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St. Gregory the Great

Fortune Restoration was hired as the interior painting contractor to help restore the interior finishes of this Northside Chicago Church, St. Gregory the Great. The interior paint project that was undertaken was delicate and involved. The paint services completed at this Chicago Church reflect the hard work and attention to detail Fortune Restoration carries through to all of its Church painting projects.

The building of St. Gregory Parish began with a committee and hope that the Catholic Archdiocese of Chicago would approve a plan. They were Luxembourgers and Germans and the year was 1904. The area west of Ashland and south of Bryn Mawr was sparsely settled with only two houses on Paulina between Balmoral and Bryn Mawr. The Mann family owned farmland extending to Bryn Mawr and Paulina with a farm house near Catalpa and Clark. After the approval of the bid to start a parish, two things happened. First, a pastor was appointed, Father Theodore Bonefas of Roseland. After he had second thoughts about moving north, a young assistant, Michael Klasen from St. Aloysius was appointed. It was Michael Klasen’s vision that lead the people of St. Gregory Parish to build and build. The second event that sent St. Gregory Parish on its way happened at a special meeting at Matt Everts Restaurant and Saloon on Ravenswood on July 13, 1904. That was the beginning of the building fund with a $5,000 donation by Peter Reinberg and the donation of pasture land along Bryn Mawr by Nick Mann. At that time many others made commitments in lesser amounts to the beginning of the parish and the education of the young.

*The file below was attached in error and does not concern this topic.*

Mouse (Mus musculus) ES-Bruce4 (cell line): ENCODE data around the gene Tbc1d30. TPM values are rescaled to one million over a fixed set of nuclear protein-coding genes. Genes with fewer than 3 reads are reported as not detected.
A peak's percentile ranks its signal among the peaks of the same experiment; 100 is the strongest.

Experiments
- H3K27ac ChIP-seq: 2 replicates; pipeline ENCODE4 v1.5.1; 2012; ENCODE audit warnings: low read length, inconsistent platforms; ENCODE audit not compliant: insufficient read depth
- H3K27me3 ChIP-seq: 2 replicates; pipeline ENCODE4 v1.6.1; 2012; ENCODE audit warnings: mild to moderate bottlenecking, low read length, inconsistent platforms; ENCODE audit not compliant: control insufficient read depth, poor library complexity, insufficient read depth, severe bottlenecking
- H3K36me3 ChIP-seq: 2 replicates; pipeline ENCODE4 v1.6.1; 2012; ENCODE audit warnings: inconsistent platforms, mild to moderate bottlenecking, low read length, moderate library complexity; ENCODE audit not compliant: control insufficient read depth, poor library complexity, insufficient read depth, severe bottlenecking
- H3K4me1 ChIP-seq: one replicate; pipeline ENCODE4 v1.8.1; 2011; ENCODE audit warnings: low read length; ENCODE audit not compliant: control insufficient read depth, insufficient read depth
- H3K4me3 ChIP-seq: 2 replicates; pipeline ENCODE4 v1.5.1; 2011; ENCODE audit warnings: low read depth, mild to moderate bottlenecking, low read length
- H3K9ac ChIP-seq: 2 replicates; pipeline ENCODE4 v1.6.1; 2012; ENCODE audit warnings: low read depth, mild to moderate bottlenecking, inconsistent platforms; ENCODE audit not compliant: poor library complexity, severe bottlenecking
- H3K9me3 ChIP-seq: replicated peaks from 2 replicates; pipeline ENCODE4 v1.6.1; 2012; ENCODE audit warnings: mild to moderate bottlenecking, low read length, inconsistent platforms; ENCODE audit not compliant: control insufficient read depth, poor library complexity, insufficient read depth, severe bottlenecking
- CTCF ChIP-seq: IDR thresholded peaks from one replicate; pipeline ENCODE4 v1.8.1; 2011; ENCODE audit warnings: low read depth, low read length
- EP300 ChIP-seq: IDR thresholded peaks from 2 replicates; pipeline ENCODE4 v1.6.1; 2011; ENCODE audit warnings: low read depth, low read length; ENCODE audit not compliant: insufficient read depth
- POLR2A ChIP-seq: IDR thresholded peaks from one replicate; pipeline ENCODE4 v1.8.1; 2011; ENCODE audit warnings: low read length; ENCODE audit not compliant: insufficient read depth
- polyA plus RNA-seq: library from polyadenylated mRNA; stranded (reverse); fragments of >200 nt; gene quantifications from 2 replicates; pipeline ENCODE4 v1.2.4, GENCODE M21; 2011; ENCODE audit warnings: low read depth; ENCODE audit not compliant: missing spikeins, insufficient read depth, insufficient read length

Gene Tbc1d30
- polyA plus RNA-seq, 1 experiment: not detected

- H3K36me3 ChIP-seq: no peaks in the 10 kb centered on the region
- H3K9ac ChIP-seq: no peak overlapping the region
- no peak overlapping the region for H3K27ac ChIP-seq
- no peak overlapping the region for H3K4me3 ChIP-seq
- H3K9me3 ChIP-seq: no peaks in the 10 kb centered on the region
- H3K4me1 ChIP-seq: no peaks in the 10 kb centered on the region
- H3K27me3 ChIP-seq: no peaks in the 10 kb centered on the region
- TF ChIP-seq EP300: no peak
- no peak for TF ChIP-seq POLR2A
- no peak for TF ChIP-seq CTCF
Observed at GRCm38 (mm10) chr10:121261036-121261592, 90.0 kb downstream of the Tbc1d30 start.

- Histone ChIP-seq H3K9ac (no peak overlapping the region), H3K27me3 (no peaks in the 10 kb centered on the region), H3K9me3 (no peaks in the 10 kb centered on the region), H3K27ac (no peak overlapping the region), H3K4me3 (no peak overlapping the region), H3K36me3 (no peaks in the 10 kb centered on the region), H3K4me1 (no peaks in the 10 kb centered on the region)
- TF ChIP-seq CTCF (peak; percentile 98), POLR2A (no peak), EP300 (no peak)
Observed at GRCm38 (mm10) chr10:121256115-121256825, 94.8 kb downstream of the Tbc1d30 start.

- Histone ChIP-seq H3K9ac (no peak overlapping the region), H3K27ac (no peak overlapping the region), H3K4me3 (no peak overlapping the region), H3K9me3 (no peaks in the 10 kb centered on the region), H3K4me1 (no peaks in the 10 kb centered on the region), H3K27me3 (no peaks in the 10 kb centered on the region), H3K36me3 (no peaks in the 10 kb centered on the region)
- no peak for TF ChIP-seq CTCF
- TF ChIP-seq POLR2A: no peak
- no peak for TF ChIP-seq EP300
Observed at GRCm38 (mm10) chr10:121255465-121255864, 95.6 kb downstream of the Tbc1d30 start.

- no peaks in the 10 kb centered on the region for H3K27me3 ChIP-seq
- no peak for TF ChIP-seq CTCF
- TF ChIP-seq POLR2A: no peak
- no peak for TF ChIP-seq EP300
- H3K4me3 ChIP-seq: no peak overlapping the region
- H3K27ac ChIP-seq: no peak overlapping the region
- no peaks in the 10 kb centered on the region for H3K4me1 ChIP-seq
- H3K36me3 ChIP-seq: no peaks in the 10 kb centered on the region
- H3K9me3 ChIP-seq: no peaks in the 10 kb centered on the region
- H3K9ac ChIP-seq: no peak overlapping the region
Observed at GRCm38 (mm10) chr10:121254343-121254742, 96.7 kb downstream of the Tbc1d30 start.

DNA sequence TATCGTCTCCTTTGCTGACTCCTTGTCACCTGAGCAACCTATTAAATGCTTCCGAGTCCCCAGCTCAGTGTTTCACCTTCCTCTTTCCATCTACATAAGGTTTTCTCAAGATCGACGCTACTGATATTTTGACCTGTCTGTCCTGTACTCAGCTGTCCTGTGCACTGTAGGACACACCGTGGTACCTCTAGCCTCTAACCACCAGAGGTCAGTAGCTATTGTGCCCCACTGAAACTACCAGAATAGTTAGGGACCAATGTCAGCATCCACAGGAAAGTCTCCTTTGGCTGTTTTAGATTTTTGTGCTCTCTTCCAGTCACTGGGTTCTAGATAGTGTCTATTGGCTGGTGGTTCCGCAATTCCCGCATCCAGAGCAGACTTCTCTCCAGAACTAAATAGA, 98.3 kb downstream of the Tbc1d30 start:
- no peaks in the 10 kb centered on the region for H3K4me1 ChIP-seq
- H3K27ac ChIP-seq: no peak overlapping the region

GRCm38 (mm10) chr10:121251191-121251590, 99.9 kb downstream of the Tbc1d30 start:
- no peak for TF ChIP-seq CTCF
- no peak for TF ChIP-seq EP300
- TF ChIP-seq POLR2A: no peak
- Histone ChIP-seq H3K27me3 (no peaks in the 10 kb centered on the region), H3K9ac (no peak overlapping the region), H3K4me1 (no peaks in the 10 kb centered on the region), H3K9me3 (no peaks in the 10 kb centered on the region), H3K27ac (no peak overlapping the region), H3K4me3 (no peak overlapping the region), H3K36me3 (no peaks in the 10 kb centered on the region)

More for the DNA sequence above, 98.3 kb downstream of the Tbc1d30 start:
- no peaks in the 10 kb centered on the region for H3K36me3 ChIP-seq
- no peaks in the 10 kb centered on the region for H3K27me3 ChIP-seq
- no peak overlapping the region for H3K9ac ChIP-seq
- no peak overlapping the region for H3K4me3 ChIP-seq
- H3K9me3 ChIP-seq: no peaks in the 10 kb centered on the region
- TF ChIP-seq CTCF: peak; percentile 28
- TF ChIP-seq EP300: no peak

The church that you see standing today was built for St. Gregory Parish in 1924 by architect Comes and Perry of Pittsburgh at a cost of $400,000. Its style is that of Medieval Romanesque churches that came to be known as English Gothic. The long nave and heavy columns and the beautiful wooden roof are just some of the remarkable architectural details of the interior. Since the fire in the choir loft two years ago it has undergone a complete restoration and repainting and its beauty is stunning. It stands on the site at Paulina and Gregory where the young Father Klasen had planted a willow tree when he first took over the leadership of this parish. St. Gregory continued to build after the jubilee in 1929. The old church/school was remodeled, a parish hall added along with an addition to the convent building.

In 1937, the architects, Vilzthum and Burns, designed the grade school building at 1634 W. Bryn Mawr. That same year, the parish opened a new high school to serve the students of the community using the available space in the grade school and the parish hall. In 1947, a new convent was built at Paulina and Gregory when the old Seifert home was razed. That year also saw the construction of the Klasen Gymnasium building in memory of its first pastor who died in 1945. In 1951, a fire in the 1905 brick Church precipitated the razing of that building and the construction of the high school building in 1952.